Over the years he has worked as a cog in a large agency, an in-house art director, and a humble freelancer, and has picked up a few awards along the way. He holds a BD in Communication Design from NSCAD in Halifax, Nova Scotia.
Also from this author
Ten years ago in May, A List Apart
published Issues 180–182, featuring Art Direction and the Web
by Stephen Hay and Onion Skinned Drop Shadows
by Brian Williams.
We’ve been designing responsively for more than three years, now, and have the small-screen pattern libraries and portfolios to prove it. But what about larger screens? While we commonly use liquid design for smaller breakpoints, allowing our content to expand and contract as needed, few of us consider what happens beyond a maximum width of 960 pixels or so—which can leave a heap of unused pixels on a contemporary desktop display. Mike Pick explores how to use negative space, scale, density, and layout devices such as grids, modules, and columns to break through the 1024-pixel layout barrier.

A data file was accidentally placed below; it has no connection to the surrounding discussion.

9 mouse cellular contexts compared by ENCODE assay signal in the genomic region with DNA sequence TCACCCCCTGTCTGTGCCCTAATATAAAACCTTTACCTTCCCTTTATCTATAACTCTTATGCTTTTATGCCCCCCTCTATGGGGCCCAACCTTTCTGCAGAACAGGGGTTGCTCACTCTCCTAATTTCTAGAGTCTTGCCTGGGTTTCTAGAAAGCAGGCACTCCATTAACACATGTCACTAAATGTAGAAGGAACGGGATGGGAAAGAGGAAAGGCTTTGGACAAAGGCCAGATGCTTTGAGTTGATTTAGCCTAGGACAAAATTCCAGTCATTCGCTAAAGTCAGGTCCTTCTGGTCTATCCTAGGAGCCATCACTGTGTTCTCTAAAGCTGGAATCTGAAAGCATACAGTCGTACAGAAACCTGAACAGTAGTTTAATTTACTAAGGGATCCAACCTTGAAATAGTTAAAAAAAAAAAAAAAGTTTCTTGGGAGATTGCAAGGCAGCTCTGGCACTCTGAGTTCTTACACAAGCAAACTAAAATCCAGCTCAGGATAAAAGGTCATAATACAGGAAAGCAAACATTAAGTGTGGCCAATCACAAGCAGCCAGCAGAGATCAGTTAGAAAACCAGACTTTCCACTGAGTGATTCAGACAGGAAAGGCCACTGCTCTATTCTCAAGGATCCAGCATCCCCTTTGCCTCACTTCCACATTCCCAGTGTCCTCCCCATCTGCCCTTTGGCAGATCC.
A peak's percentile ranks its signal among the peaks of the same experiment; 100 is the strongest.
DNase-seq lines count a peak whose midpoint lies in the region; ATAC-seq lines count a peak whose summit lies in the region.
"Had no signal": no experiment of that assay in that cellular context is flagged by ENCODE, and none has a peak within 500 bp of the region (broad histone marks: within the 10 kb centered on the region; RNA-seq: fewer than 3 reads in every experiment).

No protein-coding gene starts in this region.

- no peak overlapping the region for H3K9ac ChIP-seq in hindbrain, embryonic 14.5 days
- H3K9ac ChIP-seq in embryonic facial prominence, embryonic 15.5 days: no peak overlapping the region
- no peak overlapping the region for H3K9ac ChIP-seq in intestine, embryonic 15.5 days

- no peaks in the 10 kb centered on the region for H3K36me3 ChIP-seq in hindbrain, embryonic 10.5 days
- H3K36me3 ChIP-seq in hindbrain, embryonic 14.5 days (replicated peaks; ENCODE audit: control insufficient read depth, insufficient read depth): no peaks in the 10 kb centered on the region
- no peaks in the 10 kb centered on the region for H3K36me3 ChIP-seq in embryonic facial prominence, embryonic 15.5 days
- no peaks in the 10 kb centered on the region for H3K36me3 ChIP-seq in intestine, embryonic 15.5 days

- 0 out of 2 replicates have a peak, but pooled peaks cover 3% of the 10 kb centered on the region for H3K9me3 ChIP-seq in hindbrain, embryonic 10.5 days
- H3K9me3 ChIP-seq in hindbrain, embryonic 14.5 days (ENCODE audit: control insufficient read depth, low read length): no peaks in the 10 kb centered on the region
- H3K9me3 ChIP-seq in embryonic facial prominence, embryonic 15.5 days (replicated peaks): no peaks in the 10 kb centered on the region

First, ask yourself if your site even needs a right column. If the answer is yes, Hoa Loranger has some ideas on how you can more effectively design the content you put there.
Yes, the clipped logotype at the top of the page is intentional.
People who make websites know that the work doesn't magically end after the initial launch.